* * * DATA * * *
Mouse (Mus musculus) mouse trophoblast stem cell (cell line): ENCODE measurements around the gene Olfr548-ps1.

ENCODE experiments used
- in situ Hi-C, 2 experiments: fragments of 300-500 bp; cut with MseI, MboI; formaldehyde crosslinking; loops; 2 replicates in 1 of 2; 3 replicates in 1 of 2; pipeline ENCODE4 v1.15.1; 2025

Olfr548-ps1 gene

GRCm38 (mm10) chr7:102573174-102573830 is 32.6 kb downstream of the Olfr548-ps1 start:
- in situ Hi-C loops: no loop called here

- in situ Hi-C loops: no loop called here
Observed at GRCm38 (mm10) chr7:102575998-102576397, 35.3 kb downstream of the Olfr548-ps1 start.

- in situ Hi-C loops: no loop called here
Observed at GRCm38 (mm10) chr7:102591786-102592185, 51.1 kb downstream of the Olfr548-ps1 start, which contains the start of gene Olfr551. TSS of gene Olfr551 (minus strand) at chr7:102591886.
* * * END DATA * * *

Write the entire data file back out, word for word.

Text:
Mouse (Mus musculus) mouse trophoblast stem cell (cell line): ENCODE measurements around the gene Olfr548-ps1.

ENCODE experiments used
- in situ Hi-C, 2 experiments: fragments of 300-500 bp; cut with MseI, MboI; formaldehyde crosslinking; loops; 2 replicates in 1 of 2; 3 replicates in 1 of 2; pipeline ENCODE4 v1.15.1; 2025

Olfr548-ps1 gene

GRCm38 (mm10) chr7:102573174-102573830 is 32.6 kb downstream of the Olfr548-ps1 start:
- in situ Hi-C loops: no loop called here

- in situ Hi-C loops: no loop called here
Observed at GRCm38 (mm10) chr7:102575998-102576397, 35.3 kb downstream of the Olfr548-ps1 start.

- in situ Hi-C loops: no loop called here
Observed at GRCm38 (mm10) chr7:102591786-102592185, 51.1 kb downstream of the Olfr548-ps1 start, which contains the start of gene Olfr551. TSS of gene Olfr551 (minus strand) at chr7:102591886.